Change is never an easy thing. There are so many unknowns, and sometimes changing can feel like giving up. It is important when growing things to experiment and learn. Whether it be moving a crop to a new location, or changing soil additions we are always experimenting on the homestead. Sometimes we try a new crop or eliminate an old one that we just can’t waste garden space on anymore. We learn how much to plant through trial and error. There is only so much you can learn from a screen and there is no substitute for good old fashioned failure.
As long as we have had a garden, we have grown onions. Because we live in the northeast, we grow long day onions. We always used onion sets, and would purchase them from our local garden center. Every year we would put these sets in the ground almost as soon as the soil could be worked. It is important to get onions in early because once the days begin to shorten they are almost done growing.
Last year a good friend of ours stopped by with a gift. He had a handful of onion plants for us to try. I had tried to grow onions from seed before but never from plants. So we took these tiny plants and started them in the garden. To our surprise and joy, they started to grow like mad, even surpassing the sets we had planted weeks earlier. By the end of the year they were twice the size of our onions that were started as sets. So this year, we decided to take the leap and ditch the sets and order plants. We ordered them from http://www.dixondalefarms.com They had a great website and even send emails to keep you informed of what to expect at each stage of onion growth. The onions get cheaper the more you order so during our online shopping we may have filled the cart too much. In the end, we had ordered more than 500 plants. They arrived with instructions and looked great.
We prepared the garden and tilled in dirt from our chicken run.
500 onions do not take up as much space as you would think. We saved 100 to plant around our cabbage and greens since they help keep the worms away. (We did a blog on this a while back so check it out in the archives) Once the soil was tilled, we planted the onions at the recommended spacing. They were easy to plant you just pushed them in the ground with your finger as a guide. Then we waited. Soon the little green plants shot up. The days warmed, and they grew even more.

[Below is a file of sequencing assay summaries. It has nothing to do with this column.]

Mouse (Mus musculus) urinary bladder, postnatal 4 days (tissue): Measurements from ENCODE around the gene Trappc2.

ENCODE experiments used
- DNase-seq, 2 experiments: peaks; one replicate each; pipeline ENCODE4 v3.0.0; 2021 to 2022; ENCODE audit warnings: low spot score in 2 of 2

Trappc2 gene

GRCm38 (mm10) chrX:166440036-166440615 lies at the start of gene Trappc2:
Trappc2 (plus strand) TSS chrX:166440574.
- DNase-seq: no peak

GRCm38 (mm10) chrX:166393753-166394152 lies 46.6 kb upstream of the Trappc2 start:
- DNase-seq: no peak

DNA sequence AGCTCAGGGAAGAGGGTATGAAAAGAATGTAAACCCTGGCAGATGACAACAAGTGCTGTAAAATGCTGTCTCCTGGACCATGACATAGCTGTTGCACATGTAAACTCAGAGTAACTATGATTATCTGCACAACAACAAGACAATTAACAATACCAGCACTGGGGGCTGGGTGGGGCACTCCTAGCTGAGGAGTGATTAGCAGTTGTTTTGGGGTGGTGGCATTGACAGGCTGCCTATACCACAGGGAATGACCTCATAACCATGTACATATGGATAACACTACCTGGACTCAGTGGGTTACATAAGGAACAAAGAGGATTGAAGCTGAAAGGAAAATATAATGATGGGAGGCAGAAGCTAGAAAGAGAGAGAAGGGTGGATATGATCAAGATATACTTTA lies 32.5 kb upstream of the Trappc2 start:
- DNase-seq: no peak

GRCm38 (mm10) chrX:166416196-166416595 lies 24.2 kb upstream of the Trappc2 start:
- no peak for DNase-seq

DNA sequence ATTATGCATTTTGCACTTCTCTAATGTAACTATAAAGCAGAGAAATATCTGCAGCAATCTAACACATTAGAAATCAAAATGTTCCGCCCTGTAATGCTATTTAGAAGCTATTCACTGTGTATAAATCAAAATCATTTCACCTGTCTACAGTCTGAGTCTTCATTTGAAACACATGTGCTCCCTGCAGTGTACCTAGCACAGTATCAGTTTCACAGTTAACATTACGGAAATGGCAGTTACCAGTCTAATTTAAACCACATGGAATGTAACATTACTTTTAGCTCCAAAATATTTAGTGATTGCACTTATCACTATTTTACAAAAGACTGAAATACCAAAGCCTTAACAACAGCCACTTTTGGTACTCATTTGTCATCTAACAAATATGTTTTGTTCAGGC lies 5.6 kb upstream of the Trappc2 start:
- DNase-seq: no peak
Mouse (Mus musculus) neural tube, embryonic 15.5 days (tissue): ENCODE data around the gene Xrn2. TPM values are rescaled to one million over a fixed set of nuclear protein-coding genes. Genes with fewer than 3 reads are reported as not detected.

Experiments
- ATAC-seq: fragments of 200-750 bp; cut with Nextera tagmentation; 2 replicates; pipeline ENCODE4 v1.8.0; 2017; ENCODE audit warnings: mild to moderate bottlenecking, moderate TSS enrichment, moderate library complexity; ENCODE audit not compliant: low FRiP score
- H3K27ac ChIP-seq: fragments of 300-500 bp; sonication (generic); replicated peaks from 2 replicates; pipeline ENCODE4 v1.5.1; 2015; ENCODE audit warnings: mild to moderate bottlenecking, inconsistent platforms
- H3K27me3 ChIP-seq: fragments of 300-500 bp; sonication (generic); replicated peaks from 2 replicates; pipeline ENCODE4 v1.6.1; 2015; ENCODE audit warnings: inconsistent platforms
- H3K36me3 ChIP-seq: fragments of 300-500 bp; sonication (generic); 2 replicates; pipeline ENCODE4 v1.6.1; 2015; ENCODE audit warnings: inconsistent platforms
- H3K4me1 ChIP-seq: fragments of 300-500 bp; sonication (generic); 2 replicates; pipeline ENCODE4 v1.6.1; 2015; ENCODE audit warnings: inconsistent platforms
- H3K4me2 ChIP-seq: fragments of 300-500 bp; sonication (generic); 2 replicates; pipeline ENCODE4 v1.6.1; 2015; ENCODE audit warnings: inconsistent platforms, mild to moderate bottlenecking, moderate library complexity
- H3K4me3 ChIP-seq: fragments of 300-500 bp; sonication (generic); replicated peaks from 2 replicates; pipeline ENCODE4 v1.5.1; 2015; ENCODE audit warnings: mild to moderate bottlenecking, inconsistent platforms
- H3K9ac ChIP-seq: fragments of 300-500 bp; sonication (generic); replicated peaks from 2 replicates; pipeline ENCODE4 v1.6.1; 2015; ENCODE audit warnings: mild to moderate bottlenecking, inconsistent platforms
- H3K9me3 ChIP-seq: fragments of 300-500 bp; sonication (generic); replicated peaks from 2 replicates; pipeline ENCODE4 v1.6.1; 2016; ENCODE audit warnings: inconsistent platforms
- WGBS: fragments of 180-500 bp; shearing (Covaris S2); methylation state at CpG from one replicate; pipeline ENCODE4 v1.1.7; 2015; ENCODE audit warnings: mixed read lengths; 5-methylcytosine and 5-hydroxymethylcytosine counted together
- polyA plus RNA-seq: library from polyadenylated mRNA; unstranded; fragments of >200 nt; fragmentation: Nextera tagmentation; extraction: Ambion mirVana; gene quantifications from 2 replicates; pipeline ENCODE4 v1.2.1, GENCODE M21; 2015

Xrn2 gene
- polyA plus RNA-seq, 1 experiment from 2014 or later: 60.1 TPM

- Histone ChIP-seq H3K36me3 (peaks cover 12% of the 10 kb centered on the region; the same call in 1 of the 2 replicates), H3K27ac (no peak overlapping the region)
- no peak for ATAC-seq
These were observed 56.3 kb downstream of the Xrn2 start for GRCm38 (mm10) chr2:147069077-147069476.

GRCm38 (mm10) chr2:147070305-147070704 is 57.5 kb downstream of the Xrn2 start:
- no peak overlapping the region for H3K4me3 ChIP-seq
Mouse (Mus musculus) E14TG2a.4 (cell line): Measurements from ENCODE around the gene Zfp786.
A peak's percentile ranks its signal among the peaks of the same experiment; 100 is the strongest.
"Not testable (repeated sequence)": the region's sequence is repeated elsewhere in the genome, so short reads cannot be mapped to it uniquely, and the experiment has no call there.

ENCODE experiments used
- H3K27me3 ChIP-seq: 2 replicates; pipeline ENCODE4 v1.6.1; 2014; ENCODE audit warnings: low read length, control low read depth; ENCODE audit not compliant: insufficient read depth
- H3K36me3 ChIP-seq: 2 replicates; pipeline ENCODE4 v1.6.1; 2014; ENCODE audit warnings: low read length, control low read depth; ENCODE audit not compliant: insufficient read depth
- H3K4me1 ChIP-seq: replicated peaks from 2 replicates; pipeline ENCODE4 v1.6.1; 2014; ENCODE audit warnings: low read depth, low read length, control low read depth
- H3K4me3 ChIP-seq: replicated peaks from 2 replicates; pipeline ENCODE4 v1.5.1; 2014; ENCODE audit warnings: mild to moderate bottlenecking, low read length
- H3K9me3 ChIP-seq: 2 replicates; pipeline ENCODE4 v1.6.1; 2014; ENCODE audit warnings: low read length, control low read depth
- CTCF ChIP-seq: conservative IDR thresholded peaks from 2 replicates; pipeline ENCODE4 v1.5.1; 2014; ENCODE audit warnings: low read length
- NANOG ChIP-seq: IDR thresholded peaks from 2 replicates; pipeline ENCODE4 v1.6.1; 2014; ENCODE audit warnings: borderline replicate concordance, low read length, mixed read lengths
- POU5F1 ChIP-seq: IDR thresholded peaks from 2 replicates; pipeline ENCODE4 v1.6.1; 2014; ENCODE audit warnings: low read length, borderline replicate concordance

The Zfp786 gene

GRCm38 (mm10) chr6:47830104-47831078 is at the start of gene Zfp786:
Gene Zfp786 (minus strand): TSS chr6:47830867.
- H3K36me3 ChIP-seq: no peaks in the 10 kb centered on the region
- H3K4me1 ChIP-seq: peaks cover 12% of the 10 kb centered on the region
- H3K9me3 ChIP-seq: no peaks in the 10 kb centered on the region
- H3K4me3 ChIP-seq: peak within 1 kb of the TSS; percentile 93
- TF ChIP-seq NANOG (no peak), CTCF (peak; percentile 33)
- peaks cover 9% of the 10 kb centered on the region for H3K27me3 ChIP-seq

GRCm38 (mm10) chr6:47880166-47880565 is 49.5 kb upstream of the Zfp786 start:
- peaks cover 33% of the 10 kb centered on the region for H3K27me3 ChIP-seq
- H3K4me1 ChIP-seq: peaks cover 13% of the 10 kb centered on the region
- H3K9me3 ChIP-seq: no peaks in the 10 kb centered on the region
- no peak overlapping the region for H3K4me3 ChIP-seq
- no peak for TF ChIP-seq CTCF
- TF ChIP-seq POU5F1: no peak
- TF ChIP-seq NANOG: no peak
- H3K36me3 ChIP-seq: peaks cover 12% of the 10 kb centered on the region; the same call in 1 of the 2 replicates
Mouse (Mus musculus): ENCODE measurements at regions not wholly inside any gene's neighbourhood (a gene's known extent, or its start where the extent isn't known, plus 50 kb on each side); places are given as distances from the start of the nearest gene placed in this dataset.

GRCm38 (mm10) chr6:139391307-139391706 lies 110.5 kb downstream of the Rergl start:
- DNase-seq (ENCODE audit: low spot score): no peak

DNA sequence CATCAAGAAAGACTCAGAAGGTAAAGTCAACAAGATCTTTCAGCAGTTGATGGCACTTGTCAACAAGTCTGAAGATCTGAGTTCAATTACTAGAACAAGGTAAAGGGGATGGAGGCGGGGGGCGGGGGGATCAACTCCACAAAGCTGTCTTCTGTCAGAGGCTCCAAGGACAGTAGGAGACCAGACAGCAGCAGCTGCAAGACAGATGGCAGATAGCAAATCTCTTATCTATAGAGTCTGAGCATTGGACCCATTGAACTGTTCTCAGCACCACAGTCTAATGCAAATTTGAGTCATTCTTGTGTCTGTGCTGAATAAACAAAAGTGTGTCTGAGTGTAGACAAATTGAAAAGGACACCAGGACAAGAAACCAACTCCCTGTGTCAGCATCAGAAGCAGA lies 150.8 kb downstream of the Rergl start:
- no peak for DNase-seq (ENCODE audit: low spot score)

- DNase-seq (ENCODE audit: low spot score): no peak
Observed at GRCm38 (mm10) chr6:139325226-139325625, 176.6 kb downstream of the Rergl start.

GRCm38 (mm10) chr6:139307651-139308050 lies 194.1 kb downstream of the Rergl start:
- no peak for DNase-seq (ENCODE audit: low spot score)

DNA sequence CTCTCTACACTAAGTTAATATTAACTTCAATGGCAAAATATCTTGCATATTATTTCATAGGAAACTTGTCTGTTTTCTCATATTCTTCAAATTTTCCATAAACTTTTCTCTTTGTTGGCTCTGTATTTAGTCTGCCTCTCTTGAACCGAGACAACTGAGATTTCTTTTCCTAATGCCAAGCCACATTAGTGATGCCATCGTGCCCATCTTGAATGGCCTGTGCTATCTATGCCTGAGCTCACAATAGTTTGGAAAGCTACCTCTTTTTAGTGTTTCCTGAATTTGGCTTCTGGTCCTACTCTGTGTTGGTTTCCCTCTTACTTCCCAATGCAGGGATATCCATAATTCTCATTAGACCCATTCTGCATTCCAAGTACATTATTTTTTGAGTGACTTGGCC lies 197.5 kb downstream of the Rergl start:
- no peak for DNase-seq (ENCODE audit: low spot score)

Onions do not like competition, so we kept them weeded. It was important to only make your row as wide as your arm or weeding is impossible. Onions are planted fairly close so there is no room to step between them. This is something we definitely learned through trial and error. As summer took hold and the days became shorter our onions began to flop over, this is a sign that its time to harvest. We pulled the onions from the soil and let them sit in the sun for a day or two.
Onions must be cured correctly to be stored, so our next job was to hang them. Another trick we have learned is to braid the onions before hanging. They take up less space and are quite appealing to look at.
After the skins dry you can leave them hanging in a cool place or store in an onion bag, air circulation is important. Any onions that have gone to seed should be used immediately because they will not keep.
This year we grew the biggest onions in all of our years of homesteading.
Fist sized bulbs were not uncommon. We declared this experiment a success and will be ditching our onion sets forever. Experimenting in your garden gives you a little something extra to look forward to when you survey your garden each evening. If you are an organized person you can even document your experiments for later use. Our gardens are not only a place to grow food, but also a place to grow our knowledge. It may just look like a bunch of plants to some people but to us it’s a classroom, a gym, a grocery store, a spa, and sometimes a therapist.